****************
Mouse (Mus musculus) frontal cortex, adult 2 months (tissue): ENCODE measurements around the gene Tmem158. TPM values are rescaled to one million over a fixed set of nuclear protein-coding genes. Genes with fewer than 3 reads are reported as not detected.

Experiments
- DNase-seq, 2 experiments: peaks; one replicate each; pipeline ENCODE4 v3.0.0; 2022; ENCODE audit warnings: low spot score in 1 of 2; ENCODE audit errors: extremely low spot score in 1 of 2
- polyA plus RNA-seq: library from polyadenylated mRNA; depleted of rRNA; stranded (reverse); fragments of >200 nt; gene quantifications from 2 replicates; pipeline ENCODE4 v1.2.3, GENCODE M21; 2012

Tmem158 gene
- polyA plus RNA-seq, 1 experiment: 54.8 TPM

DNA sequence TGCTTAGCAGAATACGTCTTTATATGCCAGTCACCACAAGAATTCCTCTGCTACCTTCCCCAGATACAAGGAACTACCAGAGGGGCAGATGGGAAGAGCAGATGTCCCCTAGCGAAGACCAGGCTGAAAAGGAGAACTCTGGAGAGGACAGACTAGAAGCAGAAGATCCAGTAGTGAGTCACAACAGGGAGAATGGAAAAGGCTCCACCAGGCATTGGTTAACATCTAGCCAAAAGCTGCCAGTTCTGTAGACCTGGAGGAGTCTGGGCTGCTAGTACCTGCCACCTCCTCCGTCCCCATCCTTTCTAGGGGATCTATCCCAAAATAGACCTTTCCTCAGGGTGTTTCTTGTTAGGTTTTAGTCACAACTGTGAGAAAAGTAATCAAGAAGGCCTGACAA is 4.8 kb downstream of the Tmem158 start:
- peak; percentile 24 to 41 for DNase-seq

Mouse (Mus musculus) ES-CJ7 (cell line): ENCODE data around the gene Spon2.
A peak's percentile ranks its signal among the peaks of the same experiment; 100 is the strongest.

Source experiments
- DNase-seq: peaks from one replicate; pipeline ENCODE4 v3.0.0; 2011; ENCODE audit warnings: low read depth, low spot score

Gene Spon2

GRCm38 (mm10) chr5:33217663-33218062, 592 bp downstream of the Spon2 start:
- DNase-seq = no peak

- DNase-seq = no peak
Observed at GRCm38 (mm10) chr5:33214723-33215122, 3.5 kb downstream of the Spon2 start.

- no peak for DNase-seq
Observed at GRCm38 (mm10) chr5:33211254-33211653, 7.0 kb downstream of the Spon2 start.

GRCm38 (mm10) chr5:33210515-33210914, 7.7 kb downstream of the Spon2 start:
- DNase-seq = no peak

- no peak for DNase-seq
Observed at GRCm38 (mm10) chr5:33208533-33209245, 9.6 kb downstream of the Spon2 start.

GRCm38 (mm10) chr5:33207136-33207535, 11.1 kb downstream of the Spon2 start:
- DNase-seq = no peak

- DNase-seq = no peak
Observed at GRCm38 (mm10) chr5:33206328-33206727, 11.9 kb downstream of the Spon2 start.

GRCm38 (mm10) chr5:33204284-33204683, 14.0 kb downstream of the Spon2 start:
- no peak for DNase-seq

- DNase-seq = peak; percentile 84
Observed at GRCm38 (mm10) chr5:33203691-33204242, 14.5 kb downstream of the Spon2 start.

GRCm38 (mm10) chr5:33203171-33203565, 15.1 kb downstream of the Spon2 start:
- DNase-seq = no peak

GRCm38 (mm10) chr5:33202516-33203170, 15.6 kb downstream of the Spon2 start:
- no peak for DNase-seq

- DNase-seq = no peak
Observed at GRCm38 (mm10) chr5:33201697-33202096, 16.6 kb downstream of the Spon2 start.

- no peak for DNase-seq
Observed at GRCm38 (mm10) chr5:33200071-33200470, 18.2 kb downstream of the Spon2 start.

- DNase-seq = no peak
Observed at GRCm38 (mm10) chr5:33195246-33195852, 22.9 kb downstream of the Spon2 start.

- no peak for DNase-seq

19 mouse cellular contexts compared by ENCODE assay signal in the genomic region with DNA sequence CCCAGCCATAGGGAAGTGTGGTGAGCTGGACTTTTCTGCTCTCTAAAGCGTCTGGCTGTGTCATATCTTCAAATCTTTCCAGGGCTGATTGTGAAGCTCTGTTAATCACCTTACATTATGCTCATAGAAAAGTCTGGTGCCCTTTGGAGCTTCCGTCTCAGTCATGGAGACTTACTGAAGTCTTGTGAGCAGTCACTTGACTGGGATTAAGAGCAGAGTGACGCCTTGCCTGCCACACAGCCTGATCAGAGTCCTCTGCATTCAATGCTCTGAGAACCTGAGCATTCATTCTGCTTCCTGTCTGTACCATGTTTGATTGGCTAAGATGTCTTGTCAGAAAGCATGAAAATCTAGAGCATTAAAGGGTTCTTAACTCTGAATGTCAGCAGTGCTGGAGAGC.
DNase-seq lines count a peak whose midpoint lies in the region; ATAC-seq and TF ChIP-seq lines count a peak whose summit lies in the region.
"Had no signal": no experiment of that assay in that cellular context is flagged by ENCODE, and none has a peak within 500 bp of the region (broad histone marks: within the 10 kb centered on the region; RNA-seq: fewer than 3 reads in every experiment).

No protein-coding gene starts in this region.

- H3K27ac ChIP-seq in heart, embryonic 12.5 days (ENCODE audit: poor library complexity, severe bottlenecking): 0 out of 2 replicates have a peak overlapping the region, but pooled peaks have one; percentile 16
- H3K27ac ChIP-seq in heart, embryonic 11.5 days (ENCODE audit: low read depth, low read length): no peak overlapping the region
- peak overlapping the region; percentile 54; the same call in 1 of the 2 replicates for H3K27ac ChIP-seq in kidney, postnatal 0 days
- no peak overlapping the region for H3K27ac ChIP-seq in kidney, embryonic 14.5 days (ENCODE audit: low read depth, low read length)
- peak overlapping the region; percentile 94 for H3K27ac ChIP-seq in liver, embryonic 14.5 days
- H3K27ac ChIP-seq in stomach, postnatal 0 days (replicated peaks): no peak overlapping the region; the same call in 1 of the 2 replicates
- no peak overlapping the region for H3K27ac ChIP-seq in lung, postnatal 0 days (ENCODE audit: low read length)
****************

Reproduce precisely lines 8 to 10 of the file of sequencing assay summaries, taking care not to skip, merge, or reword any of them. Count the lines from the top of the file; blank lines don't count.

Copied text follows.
- peak; percentile 24 to 41 for DNase-seq

Mouse (Mus musculus) ES-CJ7 (cell line): ENCODE data around the gene Spon2.
A peak's percentile ranks its signal among the peaks of the same experiment; 100 is the strongest.